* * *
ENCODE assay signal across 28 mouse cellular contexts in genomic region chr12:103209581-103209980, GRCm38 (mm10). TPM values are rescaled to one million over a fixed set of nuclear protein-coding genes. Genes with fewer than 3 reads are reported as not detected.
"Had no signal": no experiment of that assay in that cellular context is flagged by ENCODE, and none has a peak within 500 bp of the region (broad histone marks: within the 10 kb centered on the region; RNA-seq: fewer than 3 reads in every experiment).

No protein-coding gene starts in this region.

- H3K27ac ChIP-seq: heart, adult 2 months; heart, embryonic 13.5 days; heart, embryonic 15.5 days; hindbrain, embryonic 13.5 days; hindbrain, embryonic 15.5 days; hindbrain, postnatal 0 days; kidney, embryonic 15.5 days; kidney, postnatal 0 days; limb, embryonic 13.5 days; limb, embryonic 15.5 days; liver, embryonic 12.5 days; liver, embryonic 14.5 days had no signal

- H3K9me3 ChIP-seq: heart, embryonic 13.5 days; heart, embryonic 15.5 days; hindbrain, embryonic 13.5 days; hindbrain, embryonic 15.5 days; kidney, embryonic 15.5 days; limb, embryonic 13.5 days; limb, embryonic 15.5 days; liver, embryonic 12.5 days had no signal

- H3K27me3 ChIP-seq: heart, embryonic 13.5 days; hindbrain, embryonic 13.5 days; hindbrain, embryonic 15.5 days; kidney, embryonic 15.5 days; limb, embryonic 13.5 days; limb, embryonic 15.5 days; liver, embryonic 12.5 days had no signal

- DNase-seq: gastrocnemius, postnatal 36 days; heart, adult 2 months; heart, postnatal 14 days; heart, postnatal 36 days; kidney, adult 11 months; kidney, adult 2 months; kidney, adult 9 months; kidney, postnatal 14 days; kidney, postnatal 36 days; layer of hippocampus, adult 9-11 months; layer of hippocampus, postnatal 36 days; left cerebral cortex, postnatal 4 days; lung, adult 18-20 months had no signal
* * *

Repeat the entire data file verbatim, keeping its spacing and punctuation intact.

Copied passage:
ENCODE assay signal across 28 mouse cellular contexts in genomic region chr12:103209581-103209980, GRCm38 (mm10). TPM values are rescaled to one million over a fixed set of nuclear protein-coding genes. Genes with fewer than 3 reads are reported as not detected.
"Had no signal": no experiment of that assay in that cellular context is flagged by ENCODE, and none has a peak within 500 bp of the region (broad histone marks: within the 10 kb centered on the region; RNA-seq: fewer than 3 reads in every experiment).

No protein-coding gene starts in this region.

- H3K27ac ChIP-seq: heart, adult 2 months; heart, embryonic 13.5 days; heart, embryonic 15.5 days; hindbrain, embryonic 13.5 days; hindbrain, embryonic 15.5 days; hindbrain, postnatal 0 days; kidney, embryonic 15.5 days; kidney, postnatal 0 days; limb, embryonic 13.5 days; limb, embryonic 15.5 days; liver, embryonic 12.5 days; liver, embryonic 14.5 days had no signal

- H3K9me3 ChIP-seq: heart, embryonic 13.5 days; heart, embryonic 15.5 days; hindbrain, embryonic 13.5 days; hindbrain, embryonic 15.5 days; kidney, embryonic 15.5 days; limb, embryonic 13.5 days; limb, embryonic 15.5 days; liver, embryonic 12.5 days had no signal

- H3K27me3 ChIP-seq: heart, embryonic 13.5 days; hindbrain, embryonic 13.5 days; hindbrain, embryonic 15.5 days; kidney, embryonic 15.5 days; limb, embryonic 13.5 days; limb, embryonic 15.5 days; liver, embryonic 12.5 days had no signal

- DNase-seq: gastrocnemius, postnatal 36 days; heart, adult 2 months; heart, postnatal 14 days; heart, postnatal 36 days; kidney, adult 11 months; kidney, adult 2 months; kidney, adult 9 months; kidney, postnatal 14 days; kidney, postnatal 36 days; layer of hippocampus, adult 9-11 months; layer of hippocampus, postnatal 36 days; left cerebral cortex, postnatal 4 days; lung, adult 18-20 months had no signal